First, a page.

Multistability of clustered states in a globally inhibitory network. (English) Zbl 1157.92005

Summary: We study a network of \(m\) identical excitatory cells projecting excitatory synaptic connections onto a single inhibitory interneuron, which is reciprocally coupled to all excitatory cells through inhibitory synapses possessing short-term synaptic depression. We find that such a network with global inhibition possesses multiple stable activity patterns with distinct periods, characterized by the clustering of the excitatory cells into synchronized sub-populations. We prove the existence and stability of \(n\)-cluster solutions in a \(m\)-cell network. Using methods of geometric singular perturbation theory, we show that any \(n\)-cluster solution must satisfy a set of consistency conditions that can be geometrically derived. We then characterize the basin of attraction of each solution. Although frequency dependent depression is not necessary for multistability, we discuss how it plays a key role in determining network behavior. We find a functional relationship between the level of synaptic depression, the number of clusters and the interspike interval between neurons. This relationship is much less pronounced in the absence of depression. Implications for temporal coding and memory storage are discussed.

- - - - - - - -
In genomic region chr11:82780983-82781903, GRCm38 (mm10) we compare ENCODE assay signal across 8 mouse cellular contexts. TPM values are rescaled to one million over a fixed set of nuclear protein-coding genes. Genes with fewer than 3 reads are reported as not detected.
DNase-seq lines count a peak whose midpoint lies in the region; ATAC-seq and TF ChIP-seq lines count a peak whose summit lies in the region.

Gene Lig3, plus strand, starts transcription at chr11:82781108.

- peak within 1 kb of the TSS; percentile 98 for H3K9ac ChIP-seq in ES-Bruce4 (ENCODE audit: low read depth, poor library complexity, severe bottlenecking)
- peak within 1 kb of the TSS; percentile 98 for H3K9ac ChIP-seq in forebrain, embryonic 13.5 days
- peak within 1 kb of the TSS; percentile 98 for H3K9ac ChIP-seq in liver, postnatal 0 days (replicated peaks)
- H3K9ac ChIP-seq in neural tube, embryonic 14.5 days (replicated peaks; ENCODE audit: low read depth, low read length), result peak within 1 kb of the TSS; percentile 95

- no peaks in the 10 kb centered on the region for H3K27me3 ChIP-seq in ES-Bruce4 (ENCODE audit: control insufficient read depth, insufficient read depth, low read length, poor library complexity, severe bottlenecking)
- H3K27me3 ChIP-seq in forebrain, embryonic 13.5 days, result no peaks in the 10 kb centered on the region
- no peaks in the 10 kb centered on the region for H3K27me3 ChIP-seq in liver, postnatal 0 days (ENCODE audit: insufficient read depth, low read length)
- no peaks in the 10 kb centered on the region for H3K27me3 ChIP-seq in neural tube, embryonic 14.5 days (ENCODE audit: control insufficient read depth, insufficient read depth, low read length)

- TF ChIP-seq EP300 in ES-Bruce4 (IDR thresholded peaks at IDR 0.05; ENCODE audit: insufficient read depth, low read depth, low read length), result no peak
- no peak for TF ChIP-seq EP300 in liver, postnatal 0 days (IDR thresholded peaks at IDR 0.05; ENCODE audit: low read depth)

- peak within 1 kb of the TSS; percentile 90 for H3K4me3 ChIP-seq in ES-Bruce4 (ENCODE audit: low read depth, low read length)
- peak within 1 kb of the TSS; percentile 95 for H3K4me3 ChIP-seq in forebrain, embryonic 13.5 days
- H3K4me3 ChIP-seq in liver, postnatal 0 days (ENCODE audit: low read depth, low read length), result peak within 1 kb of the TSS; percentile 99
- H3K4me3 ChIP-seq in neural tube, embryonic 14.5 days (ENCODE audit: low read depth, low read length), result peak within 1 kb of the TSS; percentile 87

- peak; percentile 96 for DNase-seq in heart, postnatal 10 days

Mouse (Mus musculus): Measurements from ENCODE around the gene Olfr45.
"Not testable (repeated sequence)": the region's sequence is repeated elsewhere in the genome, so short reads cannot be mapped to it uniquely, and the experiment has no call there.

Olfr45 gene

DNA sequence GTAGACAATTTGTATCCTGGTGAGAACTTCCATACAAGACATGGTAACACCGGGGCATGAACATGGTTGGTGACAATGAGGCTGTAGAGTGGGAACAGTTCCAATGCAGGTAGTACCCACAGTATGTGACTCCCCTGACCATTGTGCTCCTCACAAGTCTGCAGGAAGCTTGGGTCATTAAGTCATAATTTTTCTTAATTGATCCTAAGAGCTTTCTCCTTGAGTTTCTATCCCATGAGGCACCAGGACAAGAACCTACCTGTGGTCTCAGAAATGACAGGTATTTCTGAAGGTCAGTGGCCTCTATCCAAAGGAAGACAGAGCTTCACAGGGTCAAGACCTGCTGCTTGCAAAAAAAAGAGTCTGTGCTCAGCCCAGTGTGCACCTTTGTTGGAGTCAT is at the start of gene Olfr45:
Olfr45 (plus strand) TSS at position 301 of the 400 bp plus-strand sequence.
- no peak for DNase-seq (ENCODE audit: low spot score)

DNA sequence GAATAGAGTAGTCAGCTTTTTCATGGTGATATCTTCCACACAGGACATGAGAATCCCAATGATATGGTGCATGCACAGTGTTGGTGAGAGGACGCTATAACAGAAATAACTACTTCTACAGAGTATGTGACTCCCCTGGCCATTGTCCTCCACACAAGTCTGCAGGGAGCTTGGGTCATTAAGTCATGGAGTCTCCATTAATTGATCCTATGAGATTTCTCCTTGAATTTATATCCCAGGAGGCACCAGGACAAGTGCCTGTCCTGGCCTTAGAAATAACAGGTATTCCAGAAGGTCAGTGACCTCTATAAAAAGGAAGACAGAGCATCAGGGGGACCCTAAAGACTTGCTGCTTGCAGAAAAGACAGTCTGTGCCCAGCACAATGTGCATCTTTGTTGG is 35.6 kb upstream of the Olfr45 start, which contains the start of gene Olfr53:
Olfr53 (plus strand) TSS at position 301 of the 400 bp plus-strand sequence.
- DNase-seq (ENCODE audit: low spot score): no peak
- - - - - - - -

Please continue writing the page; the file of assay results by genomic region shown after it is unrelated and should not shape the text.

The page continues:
92C20 Neural biology
37N25 Dynamical systems in biology
92C37 Cell biology


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